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CMR Construction & Roofing of Austin, Inc. v. Elliott

Court of Appeals of Texas, Sixth District, Texarkana

May 29, 2019


          Submitted: May 16, 2019

          On Appeal from the 201st District Court Travis County, Texas Trial Court No. D-1-GN-10-000937

          Before Morriss, C.J., Burgess and Stevens, JJ.



          M EMOR ANDUM OPINION Larry Elliott sued CMR Construction & Roofing of Austin, Inc., for breach of contract, breach of fiduciary duty, and fraud. After a Travis County jury reached a verdict favorable to Elliott, the trial court entered a final judgment awarding him $22, 000.00 in actual damages, $38, 354.50 in attorney fees for trial counsel, conditional attorney fees for appellate counsel, and $307.00 in court costs.[1] On appeal, CMR argues that the trial court lacked jurisdiction to enter a final judgment and, alternatively, that the evidence is insufficient to support the amount of conditional appellate attorney fees awarded. We overrule both of CMR's points of error and affirm the trial court's judgment.

         I. The Trial Court Had Jurisdiction to Enter Its Final Judgment

         CMR argues that the trial court's entry of a prior partial summary judgment deprived it of jurisdiction. We disagree.

         Among other claims, Elliott sued CMR for its failure to allegedly pay over $100, 000.00 owed under a partnership agreement formed to market construction services. CMR responded to Elliott's lawsuit by filing an affirmative defense of common-law fraud, which alleged that Elliott stole at least $28, 039.98 from CMR by asking customers to pay him directly rather than pay CMR. CMR moved for partial summary judgment on its affirmative defense, which the trial court granted on July 9, 2014, after Elliott failed to respond. The judgment recited that it was a partial summary judgment and did not state that it disposed of all parties and all claims. On July 29, the parties filed an agreed motion to reconsider the ruling because Elliott may not have been properly served with the motion for summary judgment. The next docket notation in our record shows that the trial court entered an August 20 order denying CMR's motion for partial summary judgment on its affirmative defense.

         Although the language of the July 9 order made clear it was only a partial summary judgment, CMR argues that it was a final, appealable order because its motion requested "summary judgment on all issues, all claims, [and] all theories of damages." It also argues that the July 9 judgment was never vacated by the August 20 order.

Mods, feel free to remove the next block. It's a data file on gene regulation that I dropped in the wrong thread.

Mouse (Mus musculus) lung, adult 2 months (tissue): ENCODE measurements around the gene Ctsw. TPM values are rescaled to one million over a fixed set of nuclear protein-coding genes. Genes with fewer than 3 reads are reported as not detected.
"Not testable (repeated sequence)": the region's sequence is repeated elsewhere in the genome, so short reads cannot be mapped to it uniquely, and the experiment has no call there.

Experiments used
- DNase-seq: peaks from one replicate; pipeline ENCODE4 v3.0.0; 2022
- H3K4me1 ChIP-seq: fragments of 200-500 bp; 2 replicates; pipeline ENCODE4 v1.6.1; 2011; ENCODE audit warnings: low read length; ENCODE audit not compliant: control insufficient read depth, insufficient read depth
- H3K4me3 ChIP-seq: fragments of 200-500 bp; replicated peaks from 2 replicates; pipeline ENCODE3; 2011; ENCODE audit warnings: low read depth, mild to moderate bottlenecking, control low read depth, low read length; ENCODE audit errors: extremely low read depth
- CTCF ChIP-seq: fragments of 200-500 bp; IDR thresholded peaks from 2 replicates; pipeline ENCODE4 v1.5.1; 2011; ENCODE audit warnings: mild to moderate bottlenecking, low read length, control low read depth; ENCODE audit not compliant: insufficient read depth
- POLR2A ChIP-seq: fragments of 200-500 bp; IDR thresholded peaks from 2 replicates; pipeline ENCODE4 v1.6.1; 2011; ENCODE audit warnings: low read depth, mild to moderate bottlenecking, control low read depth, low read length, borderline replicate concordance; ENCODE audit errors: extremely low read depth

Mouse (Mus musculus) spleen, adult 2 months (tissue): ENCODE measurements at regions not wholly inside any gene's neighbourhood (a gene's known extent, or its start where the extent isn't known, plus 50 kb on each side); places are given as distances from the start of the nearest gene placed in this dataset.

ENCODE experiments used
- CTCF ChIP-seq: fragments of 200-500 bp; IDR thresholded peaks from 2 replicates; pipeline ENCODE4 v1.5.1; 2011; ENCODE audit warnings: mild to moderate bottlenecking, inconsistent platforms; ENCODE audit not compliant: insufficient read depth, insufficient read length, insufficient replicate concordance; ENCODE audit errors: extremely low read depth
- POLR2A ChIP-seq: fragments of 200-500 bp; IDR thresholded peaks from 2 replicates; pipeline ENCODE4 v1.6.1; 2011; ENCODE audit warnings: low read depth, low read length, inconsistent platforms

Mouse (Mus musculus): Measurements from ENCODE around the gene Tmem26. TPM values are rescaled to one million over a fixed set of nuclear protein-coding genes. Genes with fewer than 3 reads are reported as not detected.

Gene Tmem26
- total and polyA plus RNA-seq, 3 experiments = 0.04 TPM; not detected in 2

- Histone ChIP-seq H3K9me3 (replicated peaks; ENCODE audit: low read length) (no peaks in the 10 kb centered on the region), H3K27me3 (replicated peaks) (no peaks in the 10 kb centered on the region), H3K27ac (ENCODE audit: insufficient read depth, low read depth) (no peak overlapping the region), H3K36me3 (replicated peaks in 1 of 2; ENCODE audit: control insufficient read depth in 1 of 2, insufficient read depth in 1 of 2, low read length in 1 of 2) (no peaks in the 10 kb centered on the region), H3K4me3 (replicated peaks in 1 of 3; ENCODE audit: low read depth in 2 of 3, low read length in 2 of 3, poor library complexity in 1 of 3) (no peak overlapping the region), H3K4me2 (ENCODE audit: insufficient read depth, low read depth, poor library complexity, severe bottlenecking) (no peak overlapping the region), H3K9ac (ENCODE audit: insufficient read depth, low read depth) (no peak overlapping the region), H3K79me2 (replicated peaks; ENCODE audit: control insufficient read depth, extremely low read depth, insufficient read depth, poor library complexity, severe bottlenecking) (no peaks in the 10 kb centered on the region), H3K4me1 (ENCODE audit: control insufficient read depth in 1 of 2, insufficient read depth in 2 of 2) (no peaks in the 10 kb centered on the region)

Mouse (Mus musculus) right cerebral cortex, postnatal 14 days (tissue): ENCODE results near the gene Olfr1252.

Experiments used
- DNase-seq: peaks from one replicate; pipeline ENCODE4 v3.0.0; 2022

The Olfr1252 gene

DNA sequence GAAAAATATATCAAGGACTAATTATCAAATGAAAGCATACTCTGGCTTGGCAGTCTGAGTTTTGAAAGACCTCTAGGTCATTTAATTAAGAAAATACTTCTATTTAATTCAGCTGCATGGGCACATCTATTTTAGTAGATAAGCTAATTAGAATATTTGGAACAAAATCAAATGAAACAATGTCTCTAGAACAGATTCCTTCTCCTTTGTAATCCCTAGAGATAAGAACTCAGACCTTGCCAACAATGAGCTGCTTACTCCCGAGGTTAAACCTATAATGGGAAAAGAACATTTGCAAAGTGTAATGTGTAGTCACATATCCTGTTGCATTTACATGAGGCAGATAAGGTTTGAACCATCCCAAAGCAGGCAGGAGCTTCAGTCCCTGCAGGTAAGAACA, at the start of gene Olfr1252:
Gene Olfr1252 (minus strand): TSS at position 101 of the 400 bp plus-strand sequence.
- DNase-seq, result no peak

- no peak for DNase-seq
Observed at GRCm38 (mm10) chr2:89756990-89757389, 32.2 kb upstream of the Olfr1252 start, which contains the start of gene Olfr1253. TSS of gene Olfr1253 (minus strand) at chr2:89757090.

"[T]he general rule, with a few mostly statutory exceptions, is that an appeal may be taken only from a final judgment. A judgment is final for purposes of appeal if it disposes of all pending parties and claims in the record, except as necessary to carry out the decree." Twin Creeks Golf Grp., L.P. v. Sunset Ridge Owners Ass'n, Inc., No. 03-15-00763-CV, 2016 WL 368636, at *1 (Tex. App.-Austin Jan. 26, 2016, no pet.) (mem. op.) (alteration in original) (quoting Lehmann v. Har-Con Corp., 39 S.W.3d 191, 195 (Tex. 2001) (footnote omitted)). "Because the law does not require that a final judgment be in any particular form, whether a judicial decree is a final judgment must be determined from its language and the record in the case." Id. (quoting Lehmann, 39 S.W.3d at 195). When making this determination, we will not "imply finality from anything less than an unequivocal expression." Id. (quoting In re Burlington Coat Factory Warehouse of McAllen, Inc., 167 S.W.3d 827, 830 (Tex. 2005) (orig. proceeding) (quoting Lehmann, 39 S.W.3d at 195); see Park Place Hosp. v. Estate of Milo, 909 S.W.2d 508, 510 (Tex. 1995) ("All parties and all issues before the trial court must be disposed of before a summary judgment becomes final and appealable. . . . Although the plaintiffs had filed notice to nonsuit [a certain party], the appellate timetable could not be triggered until a signed, written order of the court dismissed him.").

         Here, as in Twin Creeks Golf Group, "[t]he language of the trial court's partial summary judgment order supports that it is not final." Twin Creeks Golf Grp., L.P., 2016 WL 368636, at *2 (citing Lehmann, 39 S.W.3d at 195). The July 9 judgment does not contain any language stating that it disposes of all parties and claims or that it is a final, appealable order. See id. It was titled as a partial summary judgment and stated, "All relief not expressly granted is DENIED." The trial court did not enter a take-nothing judgment for CMR after entering the July 9 order, and a review of the parties' live pleadings at the time shows that a summary judgment on CMR's fraud defense would not necessarily resolve Elliott's breach of contract claim. Even assuming the July 9 order was a final judgment, the parties timely filed a joint motion for reconsideration of the trial court's ruling, which gave the trial court plenary power to enter the August 20 judgment denying CMR's motion for summary judgment. See Tex. R. Civ. P. 329b(e).

         Because we determine that the July 9 partial summary judgment order was not a final, appealable order, we conclude that the trial court had jurisdiction to proceed to a jury trial and enter the final judgment from which CMR appeals. We overrule CMR's first point of error.[2]

          II. We Presume the Omitted Record Supports the Awards of Conditional Appellate Attorney Fees

         CMR does not contest the trial court's award of $38, 354.50 in attorney fees for trial counsel. Instead, it complains of the following awards of attorney fees for ...

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